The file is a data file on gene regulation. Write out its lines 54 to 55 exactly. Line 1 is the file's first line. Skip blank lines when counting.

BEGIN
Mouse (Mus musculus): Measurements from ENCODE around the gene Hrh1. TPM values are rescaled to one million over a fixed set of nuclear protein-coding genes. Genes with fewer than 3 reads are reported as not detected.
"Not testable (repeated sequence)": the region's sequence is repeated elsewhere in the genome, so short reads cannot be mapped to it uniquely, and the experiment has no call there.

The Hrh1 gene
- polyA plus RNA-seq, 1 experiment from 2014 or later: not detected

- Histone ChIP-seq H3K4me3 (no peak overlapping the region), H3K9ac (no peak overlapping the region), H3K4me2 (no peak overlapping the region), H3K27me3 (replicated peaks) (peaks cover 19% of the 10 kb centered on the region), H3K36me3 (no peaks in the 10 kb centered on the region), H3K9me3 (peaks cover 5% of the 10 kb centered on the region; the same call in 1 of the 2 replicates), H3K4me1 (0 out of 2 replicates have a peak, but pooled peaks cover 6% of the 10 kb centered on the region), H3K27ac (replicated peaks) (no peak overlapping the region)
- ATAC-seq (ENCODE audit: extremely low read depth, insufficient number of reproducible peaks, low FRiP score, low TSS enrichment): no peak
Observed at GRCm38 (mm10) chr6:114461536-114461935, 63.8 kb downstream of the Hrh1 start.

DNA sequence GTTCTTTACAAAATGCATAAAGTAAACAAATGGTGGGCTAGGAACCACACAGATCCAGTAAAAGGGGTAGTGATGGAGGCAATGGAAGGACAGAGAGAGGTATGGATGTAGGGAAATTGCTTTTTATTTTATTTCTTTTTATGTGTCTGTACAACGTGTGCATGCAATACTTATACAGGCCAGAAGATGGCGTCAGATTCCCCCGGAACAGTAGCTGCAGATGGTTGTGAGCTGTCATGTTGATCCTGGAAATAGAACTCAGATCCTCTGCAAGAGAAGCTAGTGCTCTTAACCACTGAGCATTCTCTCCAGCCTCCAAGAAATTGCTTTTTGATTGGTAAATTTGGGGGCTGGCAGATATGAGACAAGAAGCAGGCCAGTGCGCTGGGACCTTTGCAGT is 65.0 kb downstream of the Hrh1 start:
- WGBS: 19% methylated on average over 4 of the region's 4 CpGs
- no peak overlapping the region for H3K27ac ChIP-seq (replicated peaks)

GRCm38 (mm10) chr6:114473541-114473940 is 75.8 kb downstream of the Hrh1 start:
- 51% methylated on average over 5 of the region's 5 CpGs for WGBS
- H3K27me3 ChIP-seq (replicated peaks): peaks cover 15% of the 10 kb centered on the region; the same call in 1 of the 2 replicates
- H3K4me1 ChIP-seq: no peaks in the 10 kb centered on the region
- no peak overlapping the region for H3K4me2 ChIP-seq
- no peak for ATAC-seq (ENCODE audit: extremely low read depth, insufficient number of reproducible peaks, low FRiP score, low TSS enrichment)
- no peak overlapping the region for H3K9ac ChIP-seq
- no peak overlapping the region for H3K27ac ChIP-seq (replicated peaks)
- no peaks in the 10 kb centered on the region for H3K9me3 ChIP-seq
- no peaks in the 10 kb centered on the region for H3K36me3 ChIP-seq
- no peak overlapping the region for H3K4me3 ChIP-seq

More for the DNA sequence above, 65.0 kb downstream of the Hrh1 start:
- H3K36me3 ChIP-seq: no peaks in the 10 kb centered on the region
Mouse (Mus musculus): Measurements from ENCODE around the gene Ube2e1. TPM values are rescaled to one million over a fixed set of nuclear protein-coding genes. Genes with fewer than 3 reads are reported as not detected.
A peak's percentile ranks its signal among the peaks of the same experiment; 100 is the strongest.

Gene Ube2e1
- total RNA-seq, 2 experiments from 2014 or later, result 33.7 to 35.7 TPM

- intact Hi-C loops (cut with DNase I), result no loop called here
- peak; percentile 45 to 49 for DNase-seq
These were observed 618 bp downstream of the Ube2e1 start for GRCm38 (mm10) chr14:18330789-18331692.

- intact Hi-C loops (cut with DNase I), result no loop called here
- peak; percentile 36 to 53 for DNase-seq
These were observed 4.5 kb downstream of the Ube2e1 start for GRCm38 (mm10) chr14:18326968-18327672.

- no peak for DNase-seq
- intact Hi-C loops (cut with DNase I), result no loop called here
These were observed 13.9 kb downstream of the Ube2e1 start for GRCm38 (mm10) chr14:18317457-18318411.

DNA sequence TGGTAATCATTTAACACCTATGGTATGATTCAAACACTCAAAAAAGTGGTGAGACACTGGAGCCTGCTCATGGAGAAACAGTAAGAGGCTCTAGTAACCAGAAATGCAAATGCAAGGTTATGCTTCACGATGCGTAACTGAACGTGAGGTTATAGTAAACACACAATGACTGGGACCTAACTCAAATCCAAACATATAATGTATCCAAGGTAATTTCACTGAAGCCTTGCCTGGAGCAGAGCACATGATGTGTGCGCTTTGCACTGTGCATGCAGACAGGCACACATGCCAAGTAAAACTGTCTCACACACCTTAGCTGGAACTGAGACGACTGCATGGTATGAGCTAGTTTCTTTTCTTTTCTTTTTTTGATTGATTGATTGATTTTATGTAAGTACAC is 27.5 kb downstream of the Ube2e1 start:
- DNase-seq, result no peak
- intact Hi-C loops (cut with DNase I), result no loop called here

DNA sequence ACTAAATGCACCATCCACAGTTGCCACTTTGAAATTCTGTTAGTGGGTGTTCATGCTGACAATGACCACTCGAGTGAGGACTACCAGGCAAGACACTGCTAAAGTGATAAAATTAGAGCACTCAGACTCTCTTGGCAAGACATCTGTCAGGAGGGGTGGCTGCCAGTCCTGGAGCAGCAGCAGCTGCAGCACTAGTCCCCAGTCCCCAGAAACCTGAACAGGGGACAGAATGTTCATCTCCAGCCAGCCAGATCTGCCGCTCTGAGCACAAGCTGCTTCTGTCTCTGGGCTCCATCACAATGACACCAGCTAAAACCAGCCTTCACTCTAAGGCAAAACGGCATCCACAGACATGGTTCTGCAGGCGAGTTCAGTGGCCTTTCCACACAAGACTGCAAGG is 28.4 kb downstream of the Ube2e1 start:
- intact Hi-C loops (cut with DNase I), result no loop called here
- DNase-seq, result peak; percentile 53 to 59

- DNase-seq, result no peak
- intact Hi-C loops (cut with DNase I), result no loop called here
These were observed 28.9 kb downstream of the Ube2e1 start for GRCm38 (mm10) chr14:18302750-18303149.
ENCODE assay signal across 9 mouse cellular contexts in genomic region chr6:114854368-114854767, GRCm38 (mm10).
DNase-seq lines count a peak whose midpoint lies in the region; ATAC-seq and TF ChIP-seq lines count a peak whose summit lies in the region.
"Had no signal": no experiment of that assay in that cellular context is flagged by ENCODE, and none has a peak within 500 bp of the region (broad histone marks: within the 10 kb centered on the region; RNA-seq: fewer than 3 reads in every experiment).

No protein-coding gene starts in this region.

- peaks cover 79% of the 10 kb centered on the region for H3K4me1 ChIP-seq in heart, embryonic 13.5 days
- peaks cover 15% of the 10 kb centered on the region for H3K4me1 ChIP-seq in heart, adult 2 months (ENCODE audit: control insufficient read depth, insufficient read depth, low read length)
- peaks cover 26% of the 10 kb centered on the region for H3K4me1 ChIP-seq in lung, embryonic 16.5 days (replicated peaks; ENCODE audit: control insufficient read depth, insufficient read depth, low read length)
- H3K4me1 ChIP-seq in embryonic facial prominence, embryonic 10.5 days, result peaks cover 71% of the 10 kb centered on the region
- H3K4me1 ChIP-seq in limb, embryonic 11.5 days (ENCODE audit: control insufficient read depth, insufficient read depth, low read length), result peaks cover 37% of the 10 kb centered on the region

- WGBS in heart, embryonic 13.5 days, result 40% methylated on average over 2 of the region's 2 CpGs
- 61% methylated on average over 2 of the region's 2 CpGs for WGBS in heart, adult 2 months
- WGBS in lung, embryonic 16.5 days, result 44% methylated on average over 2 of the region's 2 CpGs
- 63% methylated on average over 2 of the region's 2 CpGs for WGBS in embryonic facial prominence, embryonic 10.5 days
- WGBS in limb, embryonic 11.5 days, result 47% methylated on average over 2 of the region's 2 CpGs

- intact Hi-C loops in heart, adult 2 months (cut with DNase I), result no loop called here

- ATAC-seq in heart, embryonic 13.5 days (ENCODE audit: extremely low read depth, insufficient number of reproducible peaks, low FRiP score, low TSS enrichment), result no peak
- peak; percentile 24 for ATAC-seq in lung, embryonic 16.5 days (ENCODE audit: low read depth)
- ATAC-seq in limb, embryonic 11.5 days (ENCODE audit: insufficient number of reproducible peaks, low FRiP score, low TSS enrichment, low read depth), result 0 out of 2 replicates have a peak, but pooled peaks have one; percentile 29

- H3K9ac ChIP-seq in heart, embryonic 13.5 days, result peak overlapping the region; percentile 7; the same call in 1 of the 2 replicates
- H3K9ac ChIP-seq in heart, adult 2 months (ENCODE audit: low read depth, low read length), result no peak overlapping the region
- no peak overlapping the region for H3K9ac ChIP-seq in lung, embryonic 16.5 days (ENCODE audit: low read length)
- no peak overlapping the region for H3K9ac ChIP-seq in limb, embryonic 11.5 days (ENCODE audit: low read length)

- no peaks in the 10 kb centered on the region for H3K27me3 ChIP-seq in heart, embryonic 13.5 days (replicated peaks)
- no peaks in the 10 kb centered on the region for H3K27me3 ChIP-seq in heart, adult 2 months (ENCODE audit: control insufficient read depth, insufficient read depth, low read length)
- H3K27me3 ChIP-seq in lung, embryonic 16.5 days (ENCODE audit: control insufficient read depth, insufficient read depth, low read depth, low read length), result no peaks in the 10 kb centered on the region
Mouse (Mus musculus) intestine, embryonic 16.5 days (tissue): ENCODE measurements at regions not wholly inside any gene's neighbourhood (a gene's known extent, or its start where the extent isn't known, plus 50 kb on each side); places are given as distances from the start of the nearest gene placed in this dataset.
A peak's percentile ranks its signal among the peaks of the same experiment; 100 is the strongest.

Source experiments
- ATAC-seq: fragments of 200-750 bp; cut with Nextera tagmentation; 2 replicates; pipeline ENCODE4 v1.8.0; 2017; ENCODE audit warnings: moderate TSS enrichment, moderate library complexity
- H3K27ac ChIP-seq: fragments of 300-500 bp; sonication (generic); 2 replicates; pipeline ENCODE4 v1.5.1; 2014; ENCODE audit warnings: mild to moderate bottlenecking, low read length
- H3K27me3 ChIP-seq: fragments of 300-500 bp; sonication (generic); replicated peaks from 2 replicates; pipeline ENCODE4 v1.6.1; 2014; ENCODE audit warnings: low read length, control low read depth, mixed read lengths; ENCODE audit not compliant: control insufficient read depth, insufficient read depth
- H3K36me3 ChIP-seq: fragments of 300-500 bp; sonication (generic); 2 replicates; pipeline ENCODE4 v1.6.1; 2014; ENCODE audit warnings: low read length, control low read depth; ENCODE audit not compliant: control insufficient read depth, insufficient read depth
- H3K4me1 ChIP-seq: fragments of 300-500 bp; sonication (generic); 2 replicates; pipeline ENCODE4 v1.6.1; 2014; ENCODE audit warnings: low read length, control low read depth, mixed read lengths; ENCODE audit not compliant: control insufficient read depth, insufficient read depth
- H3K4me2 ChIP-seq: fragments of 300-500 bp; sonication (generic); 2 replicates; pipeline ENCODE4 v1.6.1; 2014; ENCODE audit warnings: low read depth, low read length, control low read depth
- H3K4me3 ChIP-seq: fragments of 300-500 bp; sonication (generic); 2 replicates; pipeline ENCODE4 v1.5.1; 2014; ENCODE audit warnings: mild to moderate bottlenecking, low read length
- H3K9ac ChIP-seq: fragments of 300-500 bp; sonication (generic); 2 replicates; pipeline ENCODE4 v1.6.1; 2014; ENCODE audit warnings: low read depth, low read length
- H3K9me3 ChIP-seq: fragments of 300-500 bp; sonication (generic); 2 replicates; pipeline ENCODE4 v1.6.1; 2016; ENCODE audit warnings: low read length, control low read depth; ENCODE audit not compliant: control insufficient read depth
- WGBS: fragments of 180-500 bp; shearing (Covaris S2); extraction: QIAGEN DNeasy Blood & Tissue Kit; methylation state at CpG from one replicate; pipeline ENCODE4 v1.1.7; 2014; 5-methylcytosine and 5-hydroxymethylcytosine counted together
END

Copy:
- H3K4me1 ChIP-seq in limb, embryonic 11.5 days (ENCODE audit: control insufficient read depth, insufficient read depth, low read length), result peaks cover 37% of the 10 kb centered on the region

- WGBS in heart, embryonic 13.5 days, result 40% methylated on average over 2 of the region's 2 CpGs